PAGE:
The Diversity of

Barry waved at us as we alighted at KEFRI’s (Kenya Forest Research Institute) workshop.

We were immediately dazzled by the bamboo objects around him and other creatives around there. He was working on a bamboo cup, beautifully curved and smoothly polished.

We were finally physically meeting after months of chatting and writing about bamboo projects we had in mind. This was an opportunity to experience the material’s process in real life.

He is currently working on a contract with The Kenya Forestry Research Institute (KEFRI)

We got to learn a lot about Bamboo and the various machines used in the different processes from weaving to cutting and treatment of the bamboo stems too!

We were later  introduced to Robert, the technical lead of INBAR, a partner to KEFRI.

The International Bamboo and Rattan Organization (INBAR) is an intergovernmental development organization that promotes environmentally sustainable development using bamboo and rattan.

It has 47 Member States. In addition to its Secretariat headquarters in China, INBAR has Regional Offices in Cameroon, Ecuador, Ethiopia, Ghana and India.

Bamboo has contributed immensely to the forest cover in Kenya.

 INBAR aim to reach 10% forest cover through bamboo. 

We’re currently at 6%.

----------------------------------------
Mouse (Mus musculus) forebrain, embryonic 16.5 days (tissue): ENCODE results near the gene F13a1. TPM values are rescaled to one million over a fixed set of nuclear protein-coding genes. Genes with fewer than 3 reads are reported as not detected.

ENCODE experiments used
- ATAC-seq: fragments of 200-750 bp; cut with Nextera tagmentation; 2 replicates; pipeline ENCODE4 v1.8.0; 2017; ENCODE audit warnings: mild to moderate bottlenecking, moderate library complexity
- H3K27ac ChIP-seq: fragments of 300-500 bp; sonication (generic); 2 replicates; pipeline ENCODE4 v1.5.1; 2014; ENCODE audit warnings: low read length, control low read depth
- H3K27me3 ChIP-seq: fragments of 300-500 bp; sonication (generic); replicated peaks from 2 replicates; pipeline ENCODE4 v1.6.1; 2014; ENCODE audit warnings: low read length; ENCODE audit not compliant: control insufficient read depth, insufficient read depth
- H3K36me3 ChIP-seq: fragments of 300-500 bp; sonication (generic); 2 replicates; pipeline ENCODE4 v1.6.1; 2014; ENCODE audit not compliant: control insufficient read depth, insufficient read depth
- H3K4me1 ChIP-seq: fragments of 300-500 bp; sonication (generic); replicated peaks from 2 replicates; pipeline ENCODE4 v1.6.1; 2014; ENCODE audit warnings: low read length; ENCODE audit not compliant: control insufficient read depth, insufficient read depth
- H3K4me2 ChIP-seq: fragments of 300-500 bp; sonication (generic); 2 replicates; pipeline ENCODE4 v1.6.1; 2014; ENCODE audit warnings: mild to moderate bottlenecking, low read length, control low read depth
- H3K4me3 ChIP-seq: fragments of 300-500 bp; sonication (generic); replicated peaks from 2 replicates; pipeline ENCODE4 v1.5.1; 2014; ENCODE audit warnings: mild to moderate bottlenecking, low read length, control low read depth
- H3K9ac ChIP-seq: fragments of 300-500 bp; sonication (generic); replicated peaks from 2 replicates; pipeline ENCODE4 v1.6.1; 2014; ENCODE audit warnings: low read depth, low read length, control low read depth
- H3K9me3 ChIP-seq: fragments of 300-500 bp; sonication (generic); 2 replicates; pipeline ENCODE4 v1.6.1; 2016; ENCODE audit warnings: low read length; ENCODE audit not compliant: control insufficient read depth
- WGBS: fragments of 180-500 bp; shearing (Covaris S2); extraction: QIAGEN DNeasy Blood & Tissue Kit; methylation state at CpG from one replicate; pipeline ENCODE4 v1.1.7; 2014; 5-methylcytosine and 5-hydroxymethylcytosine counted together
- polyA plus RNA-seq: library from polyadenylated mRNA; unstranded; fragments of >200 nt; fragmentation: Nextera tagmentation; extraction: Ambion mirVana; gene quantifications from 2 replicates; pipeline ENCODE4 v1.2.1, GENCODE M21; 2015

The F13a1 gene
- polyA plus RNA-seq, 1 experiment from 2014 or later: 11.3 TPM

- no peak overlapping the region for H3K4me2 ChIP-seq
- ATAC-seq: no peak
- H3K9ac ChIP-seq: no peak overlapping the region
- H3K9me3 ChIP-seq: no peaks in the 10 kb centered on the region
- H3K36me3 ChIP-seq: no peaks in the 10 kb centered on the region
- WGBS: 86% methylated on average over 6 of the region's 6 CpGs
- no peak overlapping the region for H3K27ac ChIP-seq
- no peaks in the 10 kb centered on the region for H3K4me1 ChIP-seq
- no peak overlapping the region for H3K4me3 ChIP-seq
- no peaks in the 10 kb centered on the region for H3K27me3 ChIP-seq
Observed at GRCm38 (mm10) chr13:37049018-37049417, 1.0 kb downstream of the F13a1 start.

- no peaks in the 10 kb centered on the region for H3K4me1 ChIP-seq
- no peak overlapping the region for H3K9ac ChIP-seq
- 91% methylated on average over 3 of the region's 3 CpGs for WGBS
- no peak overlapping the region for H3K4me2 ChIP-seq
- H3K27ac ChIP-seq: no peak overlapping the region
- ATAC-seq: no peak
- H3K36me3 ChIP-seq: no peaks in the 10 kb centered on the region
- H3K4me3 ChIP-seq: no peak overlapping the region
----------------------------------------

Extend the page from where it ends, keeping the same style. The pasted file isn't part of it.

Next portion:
They support innovation, advocate for youth, women and the disabled and are working to improve the livelihoods of the marginalized communities through bamboo programs.

These include training farmers how to cultivate bamboo.

They ensure the cycle continues by providing seedlings to a few farmers, and having those farmers providing deed e stems for planting to other farmers.

Bamboo growth is monitored via satellites, and farmers advised if need be.

This program ensures that bamboo is accessible, affordable and relatable. They also focus on sharing information on how to work with bamboo as a sustainable material in design, architecture and engineering by;

  • Including and modifying bamboo curriculum in technical schools, offering trainings to design students.
  • Offering materials and technical know-how to students and young designers.
  • Offering Opportunities where young designers meet with clients and create products that are then taken to market

We all have a responsibility to protect our environment.

Bamboo knowledge needs to be more accessible to creatives so as to encourage its use and utilize its diverse artistic qualities.

We had an insightful conversation about the projects we’re working on, especially because we are using bamboo as one of the materials and a collaboration was suggested.


(1)The Philippines creation myth believe that the first man and woman came out of a bamboo.

(2)Bamboo grows very fast, nearly 5cm per hour

(3)Bamboo can absorb toxins such as human urine, and clean our waters!

(4)When you cut a Bamboo stem with a machete it grows back, but with a hacksaw, it doesn't grow back .😀

Written by: Naitiemu Nyanjom. Creative Project Manager. (NDW)

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Barry holding one of his lampshades

The Diversity of Bamboo

Bamboo knowledge needs to be more accessible to creatives so as to encourage its use and utilize its diverse artistic qualities.


Find out where, when and how... very soon.